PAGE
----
New census numbers show the boom in Collin and Denton counties is being fueled by transplants.
Data indicates in the year ending July 2013, as much as 50 percent of the growth in Collin County came from migration, or people moving into the area from other parts of the country. In Denton County, the number was 60 percent.
The U.S. Census shows the Dallas Fort Worth having the 3rd highest U.S. population growth among metropolitan areas. Dallas County added almost 26,424 new residents, Denton County added 20,749, according to the U.S. Census.
The Reardons, a family of five, moved to Frisco from Southern California in 2013. “We’re really happy with the decision,” said Stacey Reardon.
Reardon said she and her husband have Texas ties, but wanted better schools for their three children. She said they took a leap of faith, her husband choosing to leave his job without another immediately locked down because of the promise of opportunity in the thriving Texas job market.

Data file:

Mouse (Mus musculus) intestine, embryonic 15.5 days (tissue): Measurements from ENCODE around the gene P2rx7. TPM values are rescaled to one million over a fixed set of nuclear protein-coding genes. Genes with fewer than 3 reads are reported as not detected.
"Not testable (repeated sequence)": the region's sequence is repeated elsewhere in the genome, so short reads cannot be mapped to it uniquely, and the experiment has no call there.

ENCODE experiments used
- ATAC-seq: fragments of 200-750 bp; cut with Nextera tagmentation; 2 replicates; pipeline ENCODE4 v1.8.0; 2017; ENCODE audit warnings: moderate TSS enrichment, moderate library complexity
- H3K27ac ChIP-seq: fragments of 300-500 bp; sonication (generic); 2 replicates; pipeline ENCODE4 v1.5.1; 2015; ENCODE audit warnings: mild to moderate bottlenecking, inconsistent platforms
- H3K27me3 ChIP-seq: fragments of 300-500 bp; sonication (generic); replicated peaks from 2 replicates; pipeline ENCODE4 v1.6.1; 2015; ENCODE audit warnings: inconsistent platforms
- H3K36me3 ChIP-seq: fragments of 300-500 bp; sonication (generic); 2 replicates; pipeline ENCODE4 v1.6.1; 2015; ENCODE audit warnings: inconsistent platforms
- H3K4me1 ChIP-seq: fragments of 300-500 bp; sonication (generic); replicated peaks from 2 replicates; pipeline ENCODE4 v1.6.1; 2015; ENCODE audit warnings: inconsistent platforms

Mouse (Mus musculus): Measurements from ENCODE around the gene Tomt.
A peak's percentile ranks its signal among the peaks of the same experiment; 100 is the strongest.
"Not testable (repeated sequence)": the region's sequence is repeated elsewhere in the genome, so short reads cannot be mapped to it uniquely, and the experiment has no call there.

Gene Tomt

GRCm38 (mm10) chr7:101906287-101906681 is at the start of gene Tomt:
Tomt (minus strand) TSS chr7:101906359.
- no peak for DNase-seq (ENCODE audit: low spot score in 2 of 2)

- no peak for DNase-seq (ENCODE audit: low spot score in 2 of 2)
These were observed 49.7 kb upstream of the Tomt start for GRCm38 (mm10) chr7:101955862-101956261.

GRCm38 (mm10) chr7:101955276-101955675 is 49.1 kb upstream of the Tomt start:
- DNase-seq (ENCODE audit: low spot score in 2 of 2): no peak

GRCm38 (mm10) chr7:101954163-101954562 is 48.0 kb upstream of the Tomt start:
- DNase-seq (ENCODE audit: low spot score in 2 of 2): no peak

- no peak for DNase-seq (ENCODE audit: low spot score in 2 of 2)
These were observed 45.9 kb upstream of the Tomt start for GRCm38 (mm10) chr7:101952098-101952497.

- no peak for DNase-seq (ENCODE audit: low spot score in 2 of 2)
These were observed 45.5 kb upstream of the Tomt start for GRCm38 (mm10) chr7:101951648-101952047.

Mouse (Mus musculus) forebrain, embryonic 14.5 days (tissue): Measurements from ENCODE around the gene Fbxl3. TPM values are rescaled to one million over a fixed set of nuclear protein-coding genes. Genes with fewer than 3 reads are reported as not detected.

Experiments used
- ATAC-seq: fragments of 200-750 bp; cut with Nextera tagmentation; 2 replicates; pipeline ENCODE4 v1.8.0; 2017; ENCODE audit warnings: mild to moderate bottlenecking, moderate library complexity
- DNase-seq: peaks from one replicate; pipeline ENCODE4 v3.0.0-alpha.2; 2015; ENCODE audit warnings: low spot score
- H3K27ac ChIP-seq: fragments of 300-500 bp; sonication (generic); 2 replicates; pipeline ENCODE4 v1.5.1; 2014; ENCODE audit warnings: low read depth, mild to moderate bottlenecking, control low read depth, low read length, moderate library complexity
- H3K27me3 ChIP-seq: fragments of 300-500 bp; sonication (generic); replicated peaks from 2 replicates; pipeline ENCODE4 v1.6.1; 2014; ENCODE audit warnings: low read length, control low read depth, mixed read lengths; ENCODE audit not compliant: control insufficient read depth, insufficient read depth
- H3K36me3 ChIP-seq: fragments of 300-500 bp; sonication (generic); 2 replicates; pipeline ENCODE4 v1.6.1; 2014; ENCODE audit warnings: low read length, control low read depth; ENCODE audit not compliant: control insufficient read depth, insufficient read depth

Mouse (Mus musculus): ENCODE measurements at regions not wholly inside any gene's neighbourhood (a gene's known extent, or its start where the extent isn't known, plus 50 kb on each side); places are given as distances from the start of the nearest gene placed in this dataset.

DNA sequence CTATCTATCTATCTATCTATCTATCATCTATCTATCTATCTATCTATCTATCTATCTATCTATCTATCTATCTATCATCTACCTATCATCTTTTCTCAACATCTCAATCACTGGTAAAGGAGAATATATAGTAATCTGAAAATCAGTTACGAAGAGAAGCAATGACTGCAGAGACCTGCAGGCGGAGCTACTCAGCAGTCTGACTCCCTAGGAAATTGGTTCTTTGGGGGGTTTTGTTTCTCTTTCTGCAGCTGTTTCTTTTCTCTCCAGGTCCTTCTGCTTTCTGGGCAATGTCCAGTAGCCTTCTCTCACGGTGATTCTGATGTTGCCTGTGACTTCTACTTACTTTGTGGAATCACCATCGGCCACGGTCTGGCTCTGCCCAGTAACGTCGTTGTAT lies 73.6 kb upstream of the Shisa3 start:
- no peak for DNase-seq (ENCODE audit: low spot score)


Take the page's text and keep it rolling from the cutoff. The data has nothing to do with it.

They also found a dramatically lower cost of living. “You couldn't buy a house half this size, half this nice in Orange County and we looked," said Reardon.
Ebby Halliday realtor Brian Johnson, whose offices are in Frisco, said their story is not uncommon. “They’re coming from all over the nation,” he said, describing his clients.
Because of a low supply, both in existing homes and new construction sites available, Johnson said demand is skyrocketing in Collin County, which is also seeing job growth and attracting corporate relocation.
He described a recent listing where in two days he’d had 30 showings and seven offers, five of those at or above listing price. “It all goes back to supply and demand,” Johnson said.
Builders and developers are also in healthy business. “Texas is our number one market,” said Craig Martin, founding partner of Terra Verde Group, LLC, which develops property in Southern California and Tennessee, as well as the DFW area.
One of their current projects on the Collin and Denton county line in Prosper, will eventually add 15,000 residents to the town. Martin said the project initially was estimated to take 10-12 years to complete, but because of demand, it’s likely to be finished in the next eight.